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Constipation is very common in children of all ages. Of all visits to the pediatrician, 3% are in some way related to this complaint.Constipation is defined as either a decrease in the frequency of bowel movements, or the painful passage of bowel movements. Children 1-4 years of age typically have a bowel movement 1-2 times a day. When children are constipated for a long time they may begin to soil their underwear. The medical term used to describe the soiling occurring in chronically constipated children is encopresis. The most common symptoms of constipation are;
-Your child has hard or small stools that are difficult to pass
-Your child consistently skips days without having normal bowel movements
-Your child has large stools and painful bowel movements
-Your child has abdominal pain, poor appetite and crankiness.
To read more about constipation or other gastrointestinal problems click here
Dr. London advises:
Asthma and Allergies
Asthma and allergies are very common in children. With the right treatment, children with asthma or allergies can lead normal, happy lives. Learn more about how asthma and allergies can affect your child and what you can do to reduce asthma and allergy triggers.
Dr. London advises:
FEVER
Most fevers in children are due to a virus; however, sometimes fever may be signs of a more serious illness, such as UTI (urine tract infection), bacteremia (bacteria in the blood stream). The most accurate way to take your child's temperature is orally or rectally with a digital thermometer.
In the child younger then 4 years, take the temperature rectally. Normal oral temperature is about 98.6'F (37'C) up to 99.0'F (37.2C). Normal rectal temperature is 99.6'F (37.6'C) up to 100.4'F. If you check axillary ( under the arm), normal temperature is 97.6'F ( 36.6'C) up to 98.6'F (37'C).Fever is present when the temperature is above 100.4F (38.0C) oral/ear, or 101.4F(38.5C) rectal. Fever under 101.0'F (38.3 C) oral/ ear or 102.0 (38.9C) rectal does not need to be treated unless your child has history of febrile seizure or uncomfortable.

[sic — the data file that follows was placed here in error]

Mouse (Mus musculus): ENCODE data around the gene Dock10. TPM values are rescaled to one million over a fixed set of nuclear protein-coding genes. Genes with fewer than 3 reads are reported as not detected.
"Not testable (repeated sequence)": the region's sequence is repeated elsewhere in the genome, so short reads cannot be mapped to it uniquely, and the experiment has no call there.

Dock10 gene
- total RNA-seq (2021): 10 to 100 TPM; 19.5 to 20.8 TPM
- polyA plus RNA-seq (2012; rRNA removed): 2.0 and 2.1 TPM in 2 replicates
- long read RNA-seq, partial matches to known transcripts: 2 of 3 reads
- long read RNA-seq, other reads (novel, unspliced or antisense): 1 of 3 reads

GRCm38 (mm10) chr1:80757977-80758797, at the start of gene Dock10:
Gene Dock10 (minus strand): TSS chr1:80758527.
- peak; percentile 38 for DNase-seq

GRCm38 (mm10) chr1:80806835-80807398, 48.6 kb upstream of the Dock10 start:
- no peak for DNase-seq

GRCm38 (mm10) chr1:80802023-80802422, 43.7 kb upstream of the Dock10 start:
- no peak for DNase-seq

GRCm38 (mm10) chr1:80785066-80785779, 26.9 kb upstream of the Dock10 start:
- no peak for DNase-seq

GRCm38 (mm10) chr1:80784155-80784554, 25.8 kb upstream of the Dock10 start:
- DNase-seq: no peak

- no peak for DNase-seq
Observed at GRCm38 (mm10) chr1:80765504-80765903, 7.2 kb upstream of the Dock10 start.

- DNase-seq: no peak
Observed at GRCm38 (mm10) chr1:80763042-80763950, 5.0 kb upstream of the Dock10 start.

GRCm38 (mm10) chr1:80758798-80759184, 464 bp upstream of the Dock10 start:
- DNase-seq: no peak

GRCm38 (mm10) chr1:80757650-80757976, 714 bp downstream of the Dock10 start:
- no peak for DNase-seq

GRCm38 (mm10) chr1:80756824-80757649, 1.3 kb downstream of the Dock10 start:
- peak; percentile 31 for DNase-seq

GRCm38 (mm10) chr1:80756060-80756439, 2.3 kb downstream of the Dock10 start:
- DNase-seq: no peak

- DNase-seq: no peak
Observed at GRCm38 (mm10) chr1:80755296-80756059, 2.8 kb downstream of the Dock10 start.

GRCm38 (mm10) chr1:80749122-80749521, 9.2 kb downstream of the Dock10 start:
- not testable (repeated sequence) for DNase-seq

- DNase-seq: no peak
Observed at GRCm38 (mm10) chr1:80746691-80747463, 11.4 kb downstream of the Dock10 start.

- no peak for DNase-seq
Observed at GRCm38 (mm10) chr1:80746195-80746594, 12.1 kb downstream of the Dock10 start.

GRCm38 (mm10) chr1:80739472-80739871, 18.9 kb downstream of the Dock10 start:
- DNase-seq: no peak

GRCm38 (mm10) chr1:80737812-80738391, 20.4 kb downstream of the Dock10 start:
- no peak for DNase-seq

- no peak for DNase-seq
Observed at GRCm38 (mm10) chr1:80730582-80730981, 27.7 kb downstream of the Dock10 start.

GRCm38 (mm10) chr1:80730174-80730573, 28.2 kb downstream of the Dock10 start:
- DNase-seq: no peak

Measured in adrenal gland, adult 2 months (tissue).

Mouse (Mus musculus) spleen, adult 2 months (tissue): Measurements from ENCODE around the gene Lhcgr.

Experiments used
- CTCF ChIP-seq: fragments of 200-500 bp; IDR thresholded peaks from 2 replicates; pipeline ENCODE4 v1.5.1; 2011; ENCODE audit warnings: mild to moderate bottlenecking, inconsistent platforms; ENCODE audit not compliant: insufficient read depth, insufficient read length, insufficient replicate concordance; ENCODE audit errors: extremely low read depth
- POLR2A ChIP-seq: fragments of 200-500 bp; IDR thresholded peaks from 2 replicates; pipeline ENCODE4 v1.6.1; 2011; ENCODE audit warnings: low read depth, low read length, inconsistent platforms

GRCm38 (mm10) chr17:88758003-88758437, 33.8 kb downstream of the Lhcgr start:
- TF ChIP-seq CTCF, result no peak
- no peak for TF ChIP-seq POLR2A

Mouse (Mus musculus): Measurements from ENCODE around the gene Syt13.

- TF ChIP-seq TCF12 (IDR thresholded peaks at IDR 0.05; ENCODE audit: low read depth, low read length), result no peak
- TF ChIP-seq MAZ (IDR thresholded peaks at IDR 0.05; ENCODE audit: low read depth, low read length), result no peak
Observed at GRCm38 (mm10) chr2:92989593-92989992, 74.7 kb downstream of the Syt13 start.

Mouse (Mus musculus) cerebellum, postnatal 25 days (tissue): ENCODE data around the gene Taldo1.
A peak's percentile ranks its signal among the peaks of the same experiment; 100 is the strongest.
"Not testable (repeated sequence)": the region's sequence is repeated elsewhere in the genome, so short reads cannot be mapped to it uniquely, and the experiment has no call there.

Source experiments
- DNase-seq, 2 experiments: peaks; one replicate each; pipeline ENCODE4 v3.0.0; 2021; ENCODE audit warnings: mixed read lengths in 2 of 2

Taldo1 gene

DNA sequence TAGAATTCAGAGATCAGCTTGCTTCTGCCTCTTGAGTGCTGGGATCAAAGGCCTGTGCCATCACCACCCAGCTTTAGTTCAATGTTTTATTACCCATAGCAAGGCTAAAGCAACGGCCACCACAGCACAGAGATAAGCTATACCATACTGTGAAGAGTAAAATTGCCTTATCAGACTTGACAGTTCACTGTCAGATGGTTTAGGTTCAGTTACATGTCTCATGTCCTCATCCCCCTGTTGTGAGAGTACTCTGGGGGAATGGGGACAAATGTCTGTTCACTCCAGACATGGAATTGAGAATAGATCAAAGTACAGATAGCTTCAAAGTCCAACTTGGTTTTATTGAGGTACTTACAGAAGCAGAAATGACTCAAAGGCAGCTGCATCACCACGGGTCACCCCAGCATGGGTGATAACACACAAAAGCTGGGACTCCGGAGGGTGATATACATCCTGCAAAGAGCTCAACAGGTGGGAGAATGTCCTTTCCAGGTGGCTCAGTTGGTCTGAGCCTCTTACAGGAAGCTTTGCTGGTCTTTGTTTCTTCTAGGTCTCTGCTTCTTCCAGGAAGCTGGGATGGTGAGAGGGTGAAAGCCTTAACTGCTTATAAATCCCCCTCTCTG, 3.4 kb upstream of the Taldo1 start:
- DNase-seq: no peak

If your child has fever: give him or her Tylenol (Acetaminophen) 15mg/kg every 4-6 h, or Motrin 10mg/kg ( for kids older then 6 month) every 6 h, encourage your child to drink, keep clothing to a minimum because excess body heat is lost through the skin call your doctor

Dr. London advises:
Guide to Immunizations
Fully immunizing your child according to the recommendations of the American Academy of Pediatrics can help protect your child from many common infections. These infections can lead to serious and even life threatening complications. Although the vaccines may have mild side effects and more rarely, serious complications, in general, it is safer to immunize your children than allow them to get any of the infections that they prevent.
Dr. London advises:
Dehydration
Dehydration is a condition in which the body does not have enough water to function properly.The child can lose a lot of water if she or he has diarrhea, vomiting or has been exercising for a long time without having anything to drink. If water is not replaced, dehydration could lead to serious complications. Infants and young children are at greatest risk for dehydration. You can help your child by encouraging him/her to drink clear liquids with electrolytes, such as Pedialyte. You can buy Pedialyte at the drugstores or supermarkets.
Call your doctor immediately if your child :
  • Does not have urine for 8 hours
  • Appears less alert
  • Refuses to drink fluids
  • If vomiting is worsening
  • Has dry mouth
  • Does not have tears while crying